It’s 8:45am on a Sunday morning and I’m standing about 60 yards and 20,000 behind the start-line of the Athens Classic Marathon, getting ready to run the original marathon route!
8 months ago I bought some places for this epic marathon on behalf of Hope for Children, the charity I work for, and gave myself the task of recruiting runners to fill them. To lighten the load, I decided it would be a good idea to take one myself.
When Pheidippides ran the 26 miles back from the Battle of Marathon to announce the Greek victory over the marauding Persians to the city of Athens, do you think he realised he would establish arguably the most established running distance today? Probably not, he died moments later.
However, with the one phrase “It’s Not That Far” engraved into my consciousness, at 9:15 I finally crossed the start line and set off on this momentous challenge.
Sufficed to say, it was almost 10C hotter than was forecast, peaking at 27C, and not ideal running conditions for a marathon of which 50% if on an incline.
I could lie to you and say that I was swept up by the emotion of the day and the crowd carried me all the way, but I’d be lying! The Athens Marathon is bloody hard! However, there are few times when I can say something was epic…this was one of them!
The first 10km are actually pretty stunning, running out of Marathon and meandering through the Greek countryside along the road. The only place when you go back on yourself is inside the first 5km and then the rest of the 42km unfolds in front of you.
In fact, the entire first half is challenging, but doable and not unlike many other marathons in its undulating hills. However, and this is a big however, reaching 28km and facing over a mile of a 30% gradient hill was one of the most physically and mentally demanding things I’ve ever done. I almost felt like I breaking down in pure exultation when I reached the top.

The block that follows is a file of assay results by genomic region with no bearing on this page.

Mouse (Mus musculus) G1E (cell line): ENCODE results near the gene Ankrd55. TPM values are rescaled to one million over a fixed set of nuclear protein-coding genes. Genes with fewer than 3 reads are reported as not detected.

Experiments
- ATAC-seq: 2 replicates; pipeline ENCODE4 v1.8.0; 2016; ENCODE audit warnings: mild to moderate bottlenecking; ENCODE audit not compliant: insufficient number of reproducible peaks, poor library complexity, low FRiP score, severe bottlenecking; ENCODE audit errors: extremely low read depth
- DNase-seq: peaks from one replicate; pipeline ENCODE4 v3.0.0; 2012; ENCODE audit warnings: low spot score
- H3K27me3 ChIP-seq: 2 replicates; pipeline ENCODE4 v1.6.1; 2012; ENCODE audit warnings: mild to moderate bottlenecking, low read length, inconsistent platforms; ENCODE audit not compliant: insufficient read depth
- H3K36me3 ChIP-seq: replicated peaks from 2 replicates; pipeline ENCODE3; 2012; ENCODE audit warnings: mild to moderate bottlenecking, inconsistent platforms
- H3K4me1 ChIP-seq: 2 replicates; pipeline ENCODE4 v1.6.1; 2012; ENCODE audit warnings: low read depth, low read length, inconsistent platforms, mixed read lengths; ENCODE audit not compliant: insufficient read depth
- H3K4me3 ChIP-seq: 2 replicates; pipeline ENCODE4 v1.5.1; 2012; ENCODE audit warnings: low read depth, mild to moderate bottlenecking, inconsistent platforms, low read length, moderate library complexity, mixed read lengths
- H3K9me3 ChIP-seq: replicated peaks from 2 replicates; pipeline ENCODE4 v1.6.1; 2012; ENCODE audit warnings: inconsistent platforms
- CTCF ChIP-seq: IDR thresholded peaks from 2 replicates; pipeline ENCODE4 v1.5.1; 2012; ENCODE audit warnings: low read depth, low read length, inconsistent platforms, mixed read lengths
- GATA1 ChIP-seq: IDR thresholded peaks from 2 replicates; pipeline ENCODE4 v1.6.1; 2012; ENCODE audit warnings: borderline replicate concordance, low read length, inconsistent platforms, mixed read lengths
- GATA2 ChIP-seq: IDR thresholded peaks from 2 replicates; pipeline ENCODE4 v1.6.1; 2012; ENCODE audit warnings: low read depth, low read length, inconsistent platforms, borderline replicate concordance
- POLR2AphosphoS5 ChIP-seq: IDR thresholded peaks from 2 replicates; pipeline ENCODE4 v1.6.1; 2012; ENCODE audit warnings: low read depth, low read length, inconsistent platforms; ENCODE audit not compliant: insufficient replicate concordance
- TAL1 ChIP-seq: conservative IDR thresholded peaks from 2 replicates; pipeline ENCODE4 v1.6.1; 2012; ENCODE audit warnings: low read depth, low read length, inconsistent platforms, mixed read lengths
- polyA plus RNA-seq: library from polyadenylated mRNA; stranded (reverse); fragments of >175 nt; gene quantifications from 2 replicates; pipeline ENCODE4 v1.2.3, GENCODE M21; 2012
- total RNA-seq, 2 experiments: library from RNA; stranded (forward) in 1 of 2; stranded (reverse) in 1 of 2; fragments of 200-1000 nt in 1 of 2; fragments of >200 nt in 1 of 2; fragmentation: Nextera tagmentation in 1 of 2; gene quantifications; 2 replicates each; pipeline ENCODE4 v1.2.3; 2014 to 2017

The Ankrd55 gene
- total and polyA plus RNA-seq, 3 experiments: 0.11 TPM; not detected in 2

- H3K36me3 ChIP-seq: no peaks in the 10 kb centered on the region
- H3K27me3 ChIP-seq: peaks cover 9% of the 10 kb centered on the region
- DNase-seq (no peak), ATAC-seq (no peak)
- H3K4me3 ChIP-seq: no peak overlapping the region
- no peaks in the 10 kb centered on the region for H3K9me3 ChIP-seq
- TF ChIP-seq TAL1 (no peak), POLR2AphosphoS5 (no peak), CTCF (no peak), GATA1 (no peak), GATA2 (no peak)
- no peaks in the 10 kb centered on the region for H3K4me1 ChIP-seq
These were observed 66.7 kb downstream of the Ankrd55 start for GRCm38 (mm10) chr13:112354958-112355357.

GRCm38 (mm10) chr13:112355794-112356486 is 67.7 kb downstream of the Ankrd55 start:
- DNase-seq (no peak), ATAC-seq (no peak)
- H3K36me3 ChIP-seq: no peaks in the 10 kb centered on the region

But I plodded on for the final quarter of the race through the pain that I’m sure so many of you will know if you’ve run a marathon, all of which completely (ish) disappeared as I reached the final road lined with crowds before being directed into the Panathenaic Stadium lined with thousands more cheering me on. Again, EPIC!
4:09 wasn’t my fastest marathon time but between the heat, the hills and the 2 Guinness’s I consumed the day before watching the England rugby team slump to their 4th loss in a row, I was pretty bloody happy!
I was running for Hope for Children (HOPE) http://hope-for-children.org/ a charity that I am massively passionate about and proud to wear the running jersey of. They’ve got places for Athens 2015 (as well as other European marathons!) so if you think you’re up to it, get in touch with Sandy, join Team HOPE and remember what Pheidippides said: it’s not that far!